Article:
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From: Dan Brown
To: Dan Brown , Ilari Liusvaara
CC: "cfrg@irtf.org"
Thread-Topic: [Cfrg] ECC mod 8^91+5
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Date: Wed, 2 Aug 2017 14:54:47 +0000
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Subject: Re: [Cfrg] ECC mod 8^91+5
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Based on Ilari's advice, I sought and found some exceptions (on the curve i=
n question, or perhaps even any prime-field curve with 3 points of order 2)=
to the preferred differential addition formula:
https://hyperelliptic.org/EFD/g1p/auto-montgom-xz.html#diffadd-mdadd-1987-m
Put {(X2:Z2),(X3:Z3)}=3D{(1:1),(-1:1)}, which yields (X5:Z5)=3D(0:0) an EXC=
EPTION. This seems to be only exception (25% sure), but is in line with Il=
ari's claim about exceptions. (Also, I couldn't find any exceptions in the=
preferred doubling formula (25% sure).)
I'm not sure how exploitable this exception would be, however, so maybe I'm=
still missing something. The two points have order 4, but differ by a poi=
nt of order 2, so (X1:Z1) would have (10% sure) to be (0:1) or (i:1) or (-i=
:1). This could be stopped by checking (X1:Z1) -- or perhaps (0.1% sure) j=
ust using it anyway, and safely leaking just a few bits of information abou=
t the private key. =20
-----Original Message-----
From: Cfrg [mailto:cfrg-bounces@irtf.org] On Behalf Of Dan Brown
Sent: Wednesday, August 2, 2017 10:12 AM
To: Ilari Liusvaara
Cc: cfrg@irtf.org
Subject: Re: [Cfrg] ECC mod 8^91+5
Hi Ilari,
Thank you very much for taking a look at these important details: I've been=
focusing on other aspects.
I did not know about the condition on uniqueness of a point of order 2. So=
, I will try to better learn this important implementation issue. If you h=
appen to know off-hand a reference to the theorem you cited, then please le=
t me know - but don't sweat it, I'll eventually find it (99% sure).
I did not understand what you meant by the "worst problem" being a "notatio=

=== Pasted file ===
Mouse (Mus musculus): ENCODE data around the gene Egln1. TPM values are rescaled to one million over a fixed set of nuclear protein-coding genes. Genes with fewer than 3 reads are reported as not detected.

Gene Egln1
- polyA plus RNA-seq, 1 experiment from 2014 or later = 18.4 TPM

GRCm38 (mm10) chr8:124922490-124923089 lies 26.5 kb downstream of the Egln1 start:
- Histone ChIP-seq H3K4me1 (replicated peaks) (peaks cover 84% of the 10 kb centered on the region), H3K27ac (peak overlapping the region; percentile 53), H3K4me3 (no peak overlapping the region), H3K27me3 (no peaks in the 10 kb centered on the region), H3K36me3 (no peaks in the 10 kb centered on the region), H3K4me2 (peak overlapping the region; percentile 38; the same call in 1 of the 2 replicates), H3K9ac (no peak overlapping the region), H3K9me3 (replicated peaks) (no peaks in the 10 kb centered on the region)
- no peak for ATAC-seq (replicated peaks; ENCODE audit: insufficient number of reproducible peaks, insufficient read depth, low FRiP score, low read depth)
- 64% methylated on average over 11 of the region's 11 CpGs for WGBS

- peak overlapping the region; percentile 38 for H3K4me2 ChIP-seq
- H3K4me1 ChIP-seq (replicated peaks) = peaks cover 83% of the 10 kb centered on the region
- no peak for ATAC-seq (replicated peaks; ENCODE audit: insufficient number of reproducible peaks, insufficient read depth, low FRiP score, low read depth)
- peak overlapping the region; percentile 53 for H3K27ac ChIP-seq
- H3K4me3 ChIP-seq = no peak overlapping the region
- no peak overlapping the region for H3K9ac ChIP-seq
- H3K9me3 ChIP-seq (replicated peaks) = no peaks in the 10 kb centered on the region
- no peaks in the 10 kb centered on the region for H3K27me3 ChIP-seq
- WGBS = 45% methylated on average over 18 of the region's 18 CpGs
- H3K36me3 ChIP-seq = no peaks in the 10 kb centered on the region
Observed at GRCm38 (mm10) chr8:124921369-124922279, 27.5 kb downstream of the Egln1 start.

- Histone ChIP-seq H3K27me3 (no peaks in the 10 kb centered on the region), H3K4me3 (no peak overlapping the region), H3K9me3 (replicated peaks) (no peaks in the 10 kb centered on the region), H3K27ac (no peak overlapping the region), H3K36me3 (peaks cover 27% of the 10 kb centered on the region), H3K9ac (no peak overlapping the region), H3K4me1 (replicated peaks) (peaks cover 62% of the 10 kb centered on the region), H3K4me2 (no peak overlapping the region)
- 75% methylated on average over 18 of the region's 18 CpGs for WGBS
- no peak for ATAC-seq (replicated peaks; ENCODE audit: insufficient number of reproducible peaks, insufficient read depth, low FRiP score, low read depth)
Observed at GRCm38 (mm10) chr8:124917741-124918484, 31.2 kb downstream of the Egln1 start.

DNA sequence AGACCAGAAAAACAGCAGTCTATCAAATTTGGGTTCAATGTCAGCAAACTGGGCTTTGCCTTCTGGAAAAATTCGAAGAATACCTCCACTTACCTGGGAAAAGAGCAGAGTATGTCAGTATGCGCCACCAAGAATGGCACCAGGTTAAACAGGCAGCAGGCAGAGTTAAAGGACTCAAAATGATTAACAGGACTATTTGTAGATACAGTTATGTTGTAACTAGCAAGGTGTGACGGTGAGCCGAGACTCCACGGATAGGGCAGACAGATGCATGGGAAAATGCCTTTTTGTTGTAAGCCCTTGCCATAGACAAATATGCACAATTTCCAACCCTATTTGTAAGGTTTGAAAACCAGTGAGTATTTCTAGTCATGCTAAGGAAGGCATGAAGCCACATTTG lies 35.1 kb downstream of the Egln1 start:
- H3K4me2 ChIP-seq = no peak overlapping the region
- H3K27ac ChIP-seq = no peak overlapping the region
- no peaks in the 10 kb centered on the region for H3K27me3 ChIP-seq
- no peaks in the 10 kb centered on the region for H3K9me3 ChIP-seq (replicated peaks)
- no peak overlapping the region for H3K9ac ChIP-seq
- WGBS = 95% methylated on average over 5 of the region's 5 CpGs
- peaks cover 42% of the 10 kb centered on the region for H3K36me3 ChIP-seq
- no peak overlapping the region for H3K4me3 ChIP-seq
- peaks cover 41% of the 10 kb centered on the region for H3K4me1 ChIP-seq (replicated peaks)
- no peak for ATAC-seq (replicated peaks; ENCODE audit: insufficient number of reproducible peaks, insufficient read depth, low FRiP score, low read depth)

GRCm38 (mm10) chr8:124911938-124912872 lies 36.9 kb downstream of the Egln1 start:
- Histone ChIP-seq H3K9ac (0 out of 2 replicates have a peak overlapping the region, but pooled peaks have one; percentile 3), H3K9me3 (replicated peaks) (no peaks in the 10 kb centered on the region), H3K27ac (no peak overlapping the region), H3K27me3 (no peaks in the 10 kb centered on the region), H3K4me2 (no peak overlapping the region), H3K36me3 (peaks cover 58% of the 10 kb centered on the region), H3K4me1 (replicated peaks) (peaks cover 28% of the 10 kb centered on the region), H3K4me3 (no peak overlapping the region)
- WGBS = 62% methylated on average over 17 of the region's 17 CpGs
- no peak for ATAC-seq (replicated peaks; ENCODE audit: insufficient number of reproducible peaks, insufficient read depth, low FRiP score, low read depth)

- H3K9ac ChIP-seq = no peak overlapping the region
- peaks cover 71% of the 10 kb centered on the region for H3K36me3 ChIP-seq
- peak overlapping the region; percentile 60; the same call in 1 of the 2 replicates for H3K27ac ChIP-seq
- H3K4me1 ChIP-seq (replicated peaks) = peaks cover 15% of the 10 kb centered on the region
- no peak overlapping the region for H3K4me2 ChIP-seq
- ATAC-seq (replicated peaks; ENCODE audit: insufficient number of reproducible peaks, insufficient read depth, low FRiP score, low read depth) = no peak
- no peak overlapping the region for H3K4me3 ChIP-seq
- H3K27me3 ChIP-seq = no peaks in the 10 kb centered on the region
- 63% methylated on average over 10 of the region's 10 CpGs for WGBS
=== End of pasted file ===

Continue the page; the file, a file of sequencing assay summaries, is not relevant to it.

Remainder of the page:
n" for low-order points. (My only guess (1% sure) is that "notation" coul=
d be some kind of "exception"?) Also, I'm assuming that "worst" is in some=
relative sense, since Curve25519 has low-order points. Also, is your impl=
ied assertion that "a complete curve has low-order point" a theorem? (I ha=
d mistakenly thought complete formulas for NIST had been found, albeit slow=
er - maybe they were only unified, so my understanding of what "complete" m=
eans is off.)
In my slides, I mentioned that the propose curve's cofactor (72) not being =
a power of 2 is problematic for easily generating signature ephemerals with=
out bias. This has some known workarounds, but it is a serious issue. Did =
you have something else in mind in saying that a subgroup of order 9 was pr=
oblematic?
-----Original Message-----
From: Cfrg [mailto:cfrg-bounces@irtf.org] On Behalf Of Ilari Liusvaara
Sent: Wednesday, August 2, 2017 4:13 AM
To: Dan Brown
Cc: cfrg@irtf.org
Subject: Re: [Cfrg] ECC mod 8^91+5
On Tue, Aug 01, 2017 at 09:22:10PM +0000, Dan Brown wrote:
> Hi CFRG,
>=20
> A minor addition to this topic.
>=20
> In my first email on this topic, and in my recent IETF 99=20
> presentation, I mentioned that the proposed special curve 2y^2=3Dx^3+x=20
> was similar to curves proposed in Miller's 1985 paper introducing of=20
> ECC.
>=20
> I believe (50% sure) that Miller made this non-square a recommendation=20
> merely to help keep the group cofactor down (by ensuring a unique=20
> point of order 2, namely (0,0)).
Unfortunately there is another related problem: The theorem that says that =
folded Montgomery ladder always works assumes that there is unique point of=
order 2.
So if using curve with multiple points of order 2, there may be exceptional=
cases. And getting those cases wrong might be exploitable.
And handling those cases without timing sidechannels might be very nasty to=
implement.
=20
And sets of complete Montgomery and complete Edwards curves are very closel=
y related, so this is probably not complete either as Edwards curve.
> By contrast 2y^2=3Dx^3+x, has a subgroup of order 8. (With points O,=20
> (0,0), (i,0), (-i,0), (1,1), (1,-1), (-1,i), (-1,-i).) A subgroup of=20
> order 4 (or 8) is nowadays considered (arguably) an advantage, because=20
> of various Edwards curves (but I am only 10% sure, since I haven't=20
> looked at this in a while, please correct me this is wrong).
It also seemingly has subgroup of order 9, which is considerably more probl=
ematic than subgroup of order 8.
There are some more exotic ECC algorithms that just can't deal with cofacto=
r bigger than 1, but I think the worst problems that are attributed to cofa=
ctor >1 are actually caused by having a notation for low-order points. And =
any complete curve has at least one such point.
And then, not having notations for low-order points is annoying in implemen=
ting algorithms...
-Ilari
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